File away those fun facts. Time to forget your “two truths and a lie.” And cherish the fact you won’t have to participate in another team building exercise involving a hula hoop. We have officially survived peak icebreaker period. Breathe.   

September is over. The month of new beginnings is behind us. The flower calendar on my grandmother’s refrigerator has flipped to October. Those awkward first days of classes and inaugural club meetings have morphed into hopefully a more authentic dynamic of human personalities. Or, if things are still awkward among the 20 people in your discussion section, you can at least take solace in the “31 Nights of Halloween” on Freeform.

As someone whose first impressions rarely parlay into an effortlessly charismatic “knock your socks” off kind of introduction, the icebreaker is a walk on thin ice. If I could, I would prefer to stick to the facts you could probably find on Facebook. Name. Hometown. Year. Major. There you have it folks. That’s all you need to know about me. Anything more than this will likely result in an answer that I will promptly spend the next 48 hours regretting. Do we really need to continue with that question about my best Halloween costume?  

That is the trouble with icebreakers. To excel at them, it is essential that you have a curated list of anecdotes encoded in your brain. A quippy story about yourself that your publicist would tell you to share if you were a scheduled as a guest on Stephen Colbert’s TV show. Or does the publicist make up the story for you? In that case, I think I need a publicist.

The sort of answer that is universal enough to be relatable, yet personal enough to be unique. Your response should garner a laugh, but not make people feel uncomfortable. And of course, you should never look like you are trying too hard, but you also can’t give a cop-out answer. People want to you to “be yourself.” To sum up how cool you are in a sentence. It is a tall order. Essentially, you are expected to be like Ferris Bueller when all I can usually muster is something closer to Bridget Jones.

The formulaic nature of icebreakers typically means forming a circle to foster a safe, welcoming space reminiscent of a second-grade classroom. Everyone sits waiting for the person who had this great idea to pose a question they likely found via a Google search for “good icebreaker questions” 30 seconds prior. Then the moment of truth — what question will you have to sift through your brain to find an answer to?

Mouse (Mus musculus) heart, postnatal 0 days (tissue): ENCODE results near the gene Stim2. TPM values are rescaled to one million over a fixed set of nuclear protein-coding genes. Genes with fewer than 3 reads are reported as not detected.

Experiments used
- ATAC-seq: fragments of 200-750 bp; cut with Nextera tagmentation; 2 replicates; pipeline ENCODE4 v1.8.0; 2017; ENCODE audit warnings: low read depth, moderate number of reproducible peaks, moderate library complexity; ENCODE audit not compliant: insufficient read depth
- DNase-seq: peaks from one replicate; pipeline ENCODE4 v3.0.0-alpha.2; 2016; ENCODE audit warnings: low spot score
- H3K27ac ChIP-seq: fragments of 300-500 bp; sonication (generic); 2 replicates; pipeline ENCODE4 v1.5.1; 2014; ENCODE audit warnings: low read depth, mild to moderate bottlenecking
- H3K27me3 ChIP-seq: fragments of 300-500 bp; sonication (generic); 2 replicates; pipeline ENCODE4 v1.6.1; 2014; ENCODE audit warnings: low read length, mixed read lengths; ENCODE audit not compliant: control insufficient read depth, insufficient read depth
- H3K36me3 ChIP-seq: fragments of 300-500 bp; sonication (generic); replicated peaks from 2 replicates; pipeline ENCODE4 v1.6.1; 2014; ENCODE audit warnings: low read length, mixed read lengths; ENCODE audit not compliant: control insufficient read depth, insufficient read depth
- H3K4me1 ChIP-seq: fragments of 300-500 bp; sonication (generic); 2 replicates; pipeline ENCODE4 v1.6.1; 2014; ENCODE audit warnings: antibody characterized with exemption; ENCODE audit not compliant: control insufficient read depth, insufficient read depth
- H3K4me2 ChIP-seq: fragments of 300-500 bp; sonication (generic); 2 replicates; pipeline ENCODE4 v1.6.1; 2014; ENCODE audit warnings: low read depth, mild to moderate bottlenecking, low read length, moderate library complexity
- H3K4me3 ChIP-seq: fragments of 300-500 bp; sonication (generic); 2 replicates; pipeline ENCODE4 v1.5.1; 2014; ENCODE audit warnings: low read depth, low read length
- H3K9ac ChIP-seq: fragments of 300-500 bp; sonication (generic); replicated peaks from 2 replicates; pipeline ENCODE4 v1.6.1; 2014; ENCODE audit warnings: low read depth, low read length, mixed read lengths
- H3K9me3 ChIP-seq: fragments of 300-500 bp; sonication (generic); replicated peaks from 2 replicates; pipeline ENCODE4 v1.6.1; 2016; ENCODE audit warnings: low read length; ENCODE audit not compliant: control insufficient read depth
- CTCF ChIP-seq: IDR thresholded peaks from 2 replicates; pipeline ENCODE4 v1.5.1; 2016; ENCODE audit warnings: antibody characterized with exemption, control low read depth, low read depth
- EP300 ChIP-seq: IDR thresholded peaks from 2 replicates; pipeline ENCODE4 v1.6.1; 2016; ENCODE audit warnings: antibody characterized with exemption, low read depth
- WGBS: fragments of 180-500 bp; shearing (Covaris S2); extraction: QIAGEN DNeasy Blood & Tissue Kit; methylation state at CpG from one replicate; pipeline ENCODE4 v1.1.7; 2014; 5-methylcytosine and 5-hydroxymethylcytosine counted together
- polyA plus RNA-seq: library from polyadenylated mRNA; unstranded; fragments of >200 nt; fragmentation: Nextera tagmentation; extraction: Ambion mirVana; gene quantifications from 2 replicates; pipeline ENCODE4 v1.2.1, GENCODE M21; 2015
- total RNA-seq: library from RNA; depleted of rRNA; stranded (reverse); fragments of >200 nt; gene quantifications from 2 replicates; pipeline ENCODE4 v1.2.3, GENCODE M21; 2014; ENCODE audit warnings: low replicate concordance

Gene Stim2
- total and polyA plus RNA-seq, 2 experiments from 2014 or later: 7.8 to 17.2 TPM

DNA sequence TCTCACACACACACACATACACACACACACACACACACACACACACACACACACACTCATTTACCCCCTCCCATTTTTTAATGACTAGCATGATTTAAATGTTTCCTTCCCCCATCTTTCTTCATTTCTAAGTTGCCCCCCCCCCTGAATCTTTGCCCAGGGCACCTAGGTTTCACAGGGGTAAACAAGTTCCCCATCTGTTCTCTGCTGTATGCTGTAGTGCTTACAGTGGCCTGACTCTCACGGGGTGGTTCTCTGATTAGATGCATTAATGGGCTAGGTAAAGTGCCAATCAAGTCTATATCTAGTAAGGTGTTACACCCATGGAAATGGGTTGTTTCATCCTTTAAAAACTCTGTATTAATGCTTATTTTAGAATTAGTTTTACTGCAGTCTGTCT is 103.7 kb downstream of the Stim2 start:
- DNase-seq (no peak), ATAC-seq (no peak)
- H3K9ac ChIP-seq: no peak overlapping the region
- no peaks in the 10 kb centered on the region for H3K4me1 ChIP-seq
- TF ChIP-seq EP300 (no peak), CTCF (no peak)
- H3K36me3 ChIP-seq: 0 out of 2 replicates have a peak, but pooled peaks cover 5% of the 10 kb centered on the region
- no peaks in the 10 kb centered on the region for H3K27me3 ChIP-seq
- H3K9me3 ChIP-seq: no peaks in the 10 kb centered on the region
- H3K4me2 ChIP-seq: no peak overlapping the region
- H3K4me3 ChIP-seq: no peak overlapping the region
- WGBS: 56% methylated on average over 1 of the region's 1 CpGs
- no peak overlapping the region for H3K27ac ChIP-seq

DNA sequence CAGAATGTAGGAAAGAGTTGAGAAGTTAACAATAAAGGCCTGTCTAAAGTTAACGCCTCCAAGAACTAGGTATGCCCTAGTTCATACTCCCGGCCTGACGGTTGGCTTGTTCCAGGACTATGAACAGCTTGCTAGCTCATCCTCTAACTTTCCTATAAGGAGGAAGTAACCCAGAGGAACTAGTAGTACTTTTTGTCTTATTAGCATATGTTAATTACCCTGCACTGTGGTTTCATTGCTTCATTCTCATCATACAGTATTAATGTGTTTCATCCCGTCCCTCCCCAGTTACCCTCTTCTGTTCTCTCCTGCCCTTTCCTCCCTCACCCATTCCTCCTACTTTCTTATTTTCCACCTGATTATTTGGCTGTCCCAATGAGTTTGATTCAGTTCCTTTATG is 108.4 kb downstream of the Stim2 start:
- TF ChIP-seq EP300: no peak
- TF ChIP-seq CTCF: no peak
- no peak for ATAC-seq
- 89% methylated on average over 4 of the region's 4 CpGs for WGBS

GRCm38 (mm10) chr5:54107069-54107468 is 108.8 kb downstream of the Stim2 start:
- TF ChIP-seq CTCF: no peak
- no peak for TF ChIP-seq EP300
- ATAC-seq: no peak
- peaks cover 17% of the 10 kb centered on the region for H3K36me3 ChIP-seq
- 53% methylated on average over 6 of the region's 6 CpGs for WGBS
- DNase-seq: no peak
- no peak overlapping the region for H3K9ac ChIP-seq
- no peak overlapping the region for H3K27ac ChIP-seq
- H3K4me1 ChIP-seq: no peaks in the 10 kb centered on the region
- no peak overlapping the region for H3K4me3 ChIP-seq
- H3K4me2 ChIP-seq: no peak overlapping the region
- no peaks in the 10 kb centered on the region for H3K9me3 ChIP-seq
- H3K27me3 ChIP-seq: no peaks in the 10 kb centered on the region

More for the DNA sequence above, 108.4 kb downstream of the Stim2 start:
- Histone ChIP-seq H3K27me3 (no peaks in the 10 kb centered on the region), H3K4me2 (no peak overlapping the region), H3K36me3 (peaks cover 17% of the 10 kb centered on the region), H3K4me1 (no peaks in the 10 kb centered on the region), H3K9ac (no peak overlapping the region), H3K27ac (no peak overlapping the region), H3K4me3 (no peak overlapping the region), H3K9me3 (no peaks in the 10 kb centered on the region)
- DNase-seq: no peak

“What’s your favorite movie?” Okay, this is not too bad. Not as easy as your favorite place to travel, but still a softball question. I begin to flip through the movies I have watched to find an acceptable answer. I find myself only half-paying attention to the person droning on about “Moonrise Kingdom,” buying me a few more precious seconds to think. As my turn creeps closer and closer, the panic sets in. I struggle to even remember the last movie I watched, let alone my favorite. The only movies that come to mind are “Mamma Mia” and “Gone with the Wind.” Great. I will either sound like a lover of cheesy British musicals or a cliché film buff. I decide to place my faith in Meryl Streep. Just before it is my turn to speak, the person next to me echoes “Mamma Mia.” My subpar answer I had spent the last five minutes agonizing over is now taken and I am back at the beginning of not knowing what to say. Oh, the joy of icebreakers.   

Icebreakers have become the creed of how we get to know each other. Their relatively simple nature is the reason they have become a mainstay of meetings and introductions. However, I am surely not the only one who dreads these awkward engagements. They are unnatural. Full of pauses and silence. And often include glaringly obvious reactions from the group.

That said, I am absolutely guilty of the judgment that ensues when someone offers an icebreaker response that seems unnatural or forced. It can be strange when the first thing you learn about a person is their favorite karaoke song or best gift they have ever received. What are we really supposed to glean from these responses? Some would argue that icebreakers offer a way for people to find a connection in their mutual similarities. However, considering some of my own friendships with people whose tastes are completely different than my own, I question this argument.

Learning the faces and names of the people you meet in September is important. But, I don’t think we should hold people to their icebreaker responses. In all honesty, most of my responses make me cringe for hours afterward. I agonize over why I couldn’t think of a more interesting or genuine answer and hope no one remembers what I said. Introducing yourself shouldn’t require a list of favorite things that you can sing on cue like Maria von Trapp. However, that might be a good idea for next September.

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